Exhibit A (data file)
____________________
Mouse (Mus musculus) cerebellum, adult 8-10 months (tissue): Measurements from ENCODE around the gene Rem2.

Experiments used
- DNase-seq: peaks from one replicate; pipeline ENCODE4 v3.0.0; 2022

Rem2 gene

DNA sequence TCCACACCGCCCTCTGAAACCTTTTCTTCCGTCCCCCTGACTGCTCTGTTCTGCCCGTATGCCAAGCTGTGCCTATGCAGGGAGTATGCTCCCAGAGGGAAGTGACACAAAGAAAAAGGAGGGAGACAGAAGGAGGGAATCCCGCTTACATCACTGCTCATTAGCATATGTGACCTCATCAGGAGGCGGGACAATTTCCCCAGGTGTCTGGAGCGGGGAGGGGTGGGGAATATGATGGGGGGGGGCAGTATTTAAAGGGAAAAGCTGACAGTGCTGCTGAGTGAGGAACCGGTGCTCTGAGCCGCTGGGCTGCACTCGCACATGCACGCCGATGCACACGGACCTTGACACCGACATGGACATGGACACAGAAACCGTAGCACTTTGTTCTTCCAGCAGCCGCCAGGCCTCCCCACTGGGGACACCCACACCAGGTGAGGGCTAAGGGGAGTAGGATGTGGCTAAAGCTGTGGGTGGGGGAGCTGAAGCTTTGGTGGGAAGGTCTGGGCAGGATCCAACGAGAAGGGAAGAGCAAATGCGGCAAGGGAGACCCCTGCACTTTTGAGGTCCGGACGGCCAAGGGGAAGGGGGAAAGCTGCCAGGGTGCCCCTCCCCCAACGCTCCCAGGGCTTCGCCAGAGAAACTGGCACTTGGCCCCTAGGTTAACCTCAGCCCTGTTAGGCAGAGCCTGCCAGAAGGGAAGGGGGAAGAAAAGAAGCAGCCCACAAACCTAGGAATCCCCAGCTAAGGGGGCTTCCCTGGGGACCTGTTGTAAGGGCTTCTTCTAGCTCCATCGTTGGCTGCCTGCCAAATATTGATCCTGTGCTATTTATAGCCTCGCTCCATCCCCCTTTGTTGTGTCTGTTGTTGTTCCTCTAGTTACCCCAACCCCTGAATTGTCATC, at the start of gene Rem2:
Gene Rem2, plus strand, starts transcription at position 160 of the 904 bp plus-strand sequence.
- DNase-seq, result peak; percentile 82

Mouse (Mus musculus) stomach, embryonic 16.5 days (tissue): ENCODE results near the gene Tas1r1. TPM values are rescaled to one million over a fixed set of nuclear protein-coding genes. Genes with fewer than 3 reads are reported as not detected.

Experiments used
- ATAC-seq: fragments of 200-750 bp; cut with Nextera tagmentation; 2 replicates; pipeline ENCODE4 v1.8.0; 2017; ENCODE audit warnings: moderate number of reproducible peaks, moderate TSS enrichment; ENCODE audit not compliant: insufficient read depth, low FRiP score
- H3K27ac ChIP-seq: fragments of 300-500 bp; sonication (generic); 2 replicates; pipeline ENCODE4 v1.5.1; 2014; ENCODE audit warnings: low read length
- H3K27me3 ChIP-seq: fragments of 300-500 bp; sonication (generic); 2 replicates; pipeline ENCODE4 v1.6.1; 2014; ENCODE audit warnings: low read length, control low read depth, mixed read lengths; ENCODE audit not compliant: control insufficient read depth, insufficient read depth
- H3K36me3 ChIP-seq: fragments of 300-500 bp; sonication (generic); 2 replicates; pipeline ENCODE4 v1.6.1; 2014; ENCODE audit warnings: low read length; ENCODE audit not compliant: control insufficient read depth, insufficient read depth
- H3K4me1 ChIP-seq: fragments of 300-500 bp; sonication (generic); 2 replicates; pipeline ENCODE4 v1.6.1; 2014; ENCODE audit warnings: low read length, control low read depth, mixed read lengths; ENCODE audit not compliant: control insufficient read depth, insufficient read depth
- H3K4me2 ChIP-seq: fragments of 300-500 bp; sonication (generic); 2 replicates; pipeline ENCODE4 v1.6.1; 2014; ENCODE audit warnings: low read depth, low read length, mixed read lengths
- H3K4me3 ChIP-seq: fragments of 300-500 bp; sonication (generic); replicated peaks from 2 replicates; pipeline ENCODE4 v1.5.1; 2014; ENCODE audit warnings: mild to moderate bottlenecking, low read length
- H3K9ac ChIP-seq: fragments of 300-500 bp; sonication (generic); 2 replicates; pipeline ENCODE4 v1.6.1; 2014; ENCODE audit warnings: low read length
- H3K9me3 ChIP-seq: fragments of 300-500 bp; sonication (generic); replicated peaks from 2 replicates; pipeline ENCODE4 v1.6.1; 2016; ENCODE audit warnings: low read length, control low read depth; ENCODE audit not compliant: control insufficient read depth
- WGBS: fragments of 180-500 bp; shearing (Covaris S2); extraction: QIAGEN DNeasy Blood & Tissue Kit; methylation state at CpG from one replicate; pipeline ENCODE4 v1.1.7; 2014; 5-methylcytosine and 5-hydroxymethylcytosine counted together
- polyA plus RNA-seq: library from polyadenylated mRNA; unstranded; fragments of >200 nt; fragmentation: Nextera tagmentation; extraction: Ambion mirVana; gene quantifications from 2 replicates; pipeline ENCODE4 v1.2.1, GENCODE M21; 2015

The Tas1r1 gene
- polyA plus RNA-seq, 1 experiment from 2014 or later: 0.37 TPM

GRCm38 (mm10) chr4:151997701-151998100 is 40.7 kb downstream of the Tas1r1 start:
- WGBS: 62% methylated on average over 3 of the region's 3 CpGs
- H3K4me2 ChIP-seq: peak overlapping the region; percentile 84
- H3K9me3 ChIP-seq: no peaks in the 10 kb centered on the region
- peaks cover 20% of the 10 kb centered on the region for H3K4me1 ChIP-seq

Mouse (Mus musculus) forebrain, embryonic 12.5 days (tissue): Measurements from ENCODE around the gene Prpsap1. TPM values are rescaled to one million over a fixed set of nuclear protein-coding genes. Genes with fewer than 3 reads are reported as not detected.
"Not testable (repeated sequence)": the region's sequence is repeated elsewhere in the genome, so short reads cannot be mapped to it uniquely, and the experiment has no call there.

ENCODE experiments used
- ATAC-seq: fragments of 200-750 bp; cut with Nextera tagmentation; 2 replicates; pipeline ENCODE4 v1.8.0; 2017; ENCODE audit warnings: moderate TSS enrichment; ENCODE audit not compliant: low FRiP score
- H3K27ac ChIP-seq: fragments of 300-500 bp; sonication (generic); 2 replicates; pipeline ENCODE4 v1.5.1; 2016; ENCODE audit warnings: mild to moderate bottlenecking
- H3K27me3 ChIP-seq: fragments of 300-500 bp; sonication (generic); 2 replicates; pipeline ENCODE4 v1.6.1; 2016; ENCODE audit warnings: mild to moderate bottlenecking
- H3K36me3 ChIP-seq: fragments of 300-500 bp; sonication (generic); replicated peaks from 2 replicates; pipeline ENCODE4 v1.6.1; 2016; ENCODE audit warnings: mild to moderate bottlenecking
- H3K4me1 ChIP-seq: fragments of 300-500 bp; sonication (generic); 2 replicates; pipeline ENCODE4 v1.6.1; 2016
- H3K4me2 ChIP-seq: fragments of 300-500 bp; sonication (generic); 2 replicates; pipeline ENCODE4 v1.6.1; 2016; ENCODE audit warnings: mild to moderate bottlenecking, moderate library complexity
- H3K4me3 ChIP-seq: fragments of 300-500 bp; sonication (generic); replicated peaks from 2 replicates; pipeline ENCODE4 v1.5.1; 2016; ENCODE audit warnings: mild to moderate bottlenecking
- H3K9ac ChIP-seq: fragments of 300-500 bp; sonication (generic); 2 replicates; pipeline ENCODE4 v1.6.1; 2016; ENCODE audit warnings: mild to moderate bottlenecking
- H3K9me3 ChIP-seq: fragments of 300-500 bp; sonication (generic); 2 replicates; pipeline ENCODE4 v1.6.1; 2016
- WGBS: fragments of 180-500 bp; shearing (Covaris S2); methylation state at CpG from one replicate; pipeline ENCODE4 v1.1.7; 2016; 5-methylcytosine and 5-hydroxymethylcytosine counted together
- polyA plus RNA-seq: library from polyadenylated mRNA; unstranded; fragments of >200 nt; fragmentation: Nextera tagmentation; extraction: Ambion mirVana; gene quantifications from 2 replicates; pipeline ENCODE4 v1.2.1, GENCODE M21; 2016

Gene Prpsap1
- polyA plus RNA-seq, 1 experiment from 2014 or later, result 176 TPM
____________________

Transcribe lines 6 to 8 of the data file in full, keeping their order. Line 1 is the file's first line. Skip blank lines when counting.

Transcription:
Gene Rem2, plus strand, starts transcription at position 160 of the 904 bp plus-strand sequence.
- DNase-seq, result peak; percentile 82

Mouse (Mus musculus) stomach, embryonic 16.5 days (tissue): ENCODE results near the gene Tas1r1. TPM values are rescaled to one million over a fixed set of nuclear protein-coding genes. Genes with fewer than 3 reads are reported as not detected.